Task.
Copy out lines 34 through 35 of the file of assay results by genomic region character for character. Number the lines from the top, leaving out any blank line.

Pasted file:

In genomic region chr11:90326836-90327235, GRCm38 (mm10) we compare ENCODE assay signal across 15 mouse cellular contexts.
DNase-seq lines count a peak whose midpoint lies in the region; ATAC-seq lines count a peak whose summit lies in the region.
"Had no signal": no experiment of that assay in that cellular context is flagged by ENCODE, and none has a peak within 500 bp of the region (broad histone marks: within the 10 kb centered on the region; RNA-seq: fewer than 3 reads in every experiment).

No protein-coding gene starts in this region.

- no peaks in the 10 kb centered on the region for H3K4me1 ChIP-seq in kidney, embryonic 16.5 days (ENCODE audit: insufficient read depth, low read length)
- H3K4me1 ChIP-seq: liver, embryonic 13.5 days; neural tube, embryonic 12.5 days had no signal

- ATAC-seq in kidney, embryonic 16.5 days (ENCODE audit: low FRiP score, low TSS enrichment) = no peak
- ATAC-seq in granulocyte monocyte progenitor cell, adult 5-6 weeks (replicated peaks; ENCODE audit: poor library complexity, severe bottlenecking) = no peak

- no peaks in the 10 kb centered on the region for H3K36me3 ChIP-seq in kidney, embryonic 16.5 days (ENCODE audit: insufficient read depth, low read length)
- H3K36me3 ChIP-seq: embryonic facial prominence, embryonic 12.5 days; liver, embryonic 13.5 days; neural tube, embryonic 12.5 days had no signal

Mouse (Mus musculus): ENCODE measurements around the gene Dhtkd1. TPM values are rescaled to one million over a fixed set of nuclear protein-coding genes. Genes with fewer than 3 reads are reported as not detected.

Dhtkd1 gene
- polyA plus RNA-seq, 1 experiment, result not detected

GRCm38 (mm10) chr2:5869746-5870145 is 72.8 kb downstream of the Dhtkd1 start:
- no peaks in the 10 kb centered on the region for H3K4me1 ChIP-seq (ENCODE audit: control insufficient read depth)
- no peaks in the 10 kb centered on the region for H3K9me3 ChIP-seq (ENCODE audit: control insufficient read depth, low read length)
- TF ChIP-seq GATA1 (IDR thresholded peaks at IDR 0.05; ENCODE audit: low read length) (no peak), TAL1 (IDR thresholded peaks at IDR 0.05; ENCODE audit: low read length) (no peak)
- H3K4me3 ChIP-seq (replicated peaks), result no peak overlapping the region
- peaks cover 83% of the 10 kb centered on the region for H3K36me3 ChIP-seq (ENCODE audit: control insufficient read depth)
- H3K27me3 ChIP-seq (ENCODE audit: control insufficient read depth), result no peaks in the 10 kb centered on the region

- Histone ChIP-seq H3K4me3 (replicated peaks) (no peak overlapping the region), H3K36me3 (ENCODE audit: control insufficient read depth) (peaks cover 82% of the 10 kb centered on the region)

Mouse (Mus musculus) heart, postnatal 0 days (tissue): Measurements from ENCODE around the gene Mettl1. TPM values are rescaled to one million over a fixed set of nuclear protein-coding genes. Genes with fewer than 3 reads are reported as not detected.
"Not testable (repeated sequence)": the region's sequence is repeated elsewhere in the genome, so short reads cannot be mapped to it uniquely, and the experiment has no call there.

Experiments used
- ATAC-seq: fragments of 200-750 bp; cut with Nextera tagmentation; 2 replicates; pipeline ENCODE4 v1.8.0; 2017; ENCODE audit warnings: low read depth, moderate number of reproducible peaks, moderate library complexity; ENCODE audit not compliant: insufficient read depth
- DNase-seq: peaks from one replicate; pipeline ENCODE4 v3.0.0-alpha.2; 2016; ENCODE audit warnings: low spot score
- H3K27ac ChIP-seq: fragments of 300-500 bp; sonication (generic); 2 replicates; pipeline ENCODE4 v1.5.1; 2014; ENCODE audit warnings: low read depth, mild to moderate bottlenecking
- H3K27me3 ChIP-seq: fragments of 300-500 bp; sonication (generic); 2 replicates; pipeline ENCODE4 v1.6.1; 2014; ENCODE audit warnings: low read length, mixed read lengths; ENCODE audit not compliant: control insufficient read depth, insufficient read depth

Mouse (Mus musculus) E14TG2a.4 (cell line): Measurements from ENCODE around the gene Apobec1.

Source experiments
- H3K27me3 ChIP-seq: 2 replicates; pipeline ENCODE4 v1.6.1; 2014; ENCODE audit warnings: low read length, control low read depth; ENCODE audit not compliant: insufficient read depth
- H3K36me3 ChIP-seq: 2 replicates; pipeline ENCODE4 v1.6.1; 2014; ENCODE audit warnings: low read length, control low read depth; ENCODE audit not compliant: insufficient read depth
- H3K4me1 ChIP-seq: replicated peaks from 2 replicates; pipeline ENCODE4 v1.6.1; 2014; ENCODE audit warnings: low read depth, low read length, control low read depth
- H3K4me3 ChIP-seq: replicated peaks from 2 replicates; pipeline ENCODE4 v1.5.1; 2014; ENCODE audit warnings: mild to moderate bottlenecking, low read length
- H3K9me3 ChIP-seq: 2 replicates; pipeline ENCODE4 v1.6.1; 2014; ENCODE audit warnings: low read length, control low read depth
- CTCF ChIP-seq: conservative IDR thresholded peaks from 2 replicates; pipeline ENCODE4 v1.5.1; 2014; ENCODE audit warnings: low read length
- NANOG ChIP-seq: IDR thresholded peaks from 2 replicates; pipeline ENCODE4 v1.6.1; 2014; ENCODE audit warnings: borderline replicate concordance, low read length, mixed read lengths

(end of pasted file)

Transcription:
- H3K4me3 ChIP-seq: replicated peaks from 2 replicates; pipeline ENCODE4 v1.5.1; 2014; ENCODE audit warnings: mild to moderate bottlenecking, low read length
- H3K9me3 ChIP-seq: 2 replicates; pipeline ENCODE4 v1.6.1; 2014; ENCODE audit warnings: low read length, control low read depth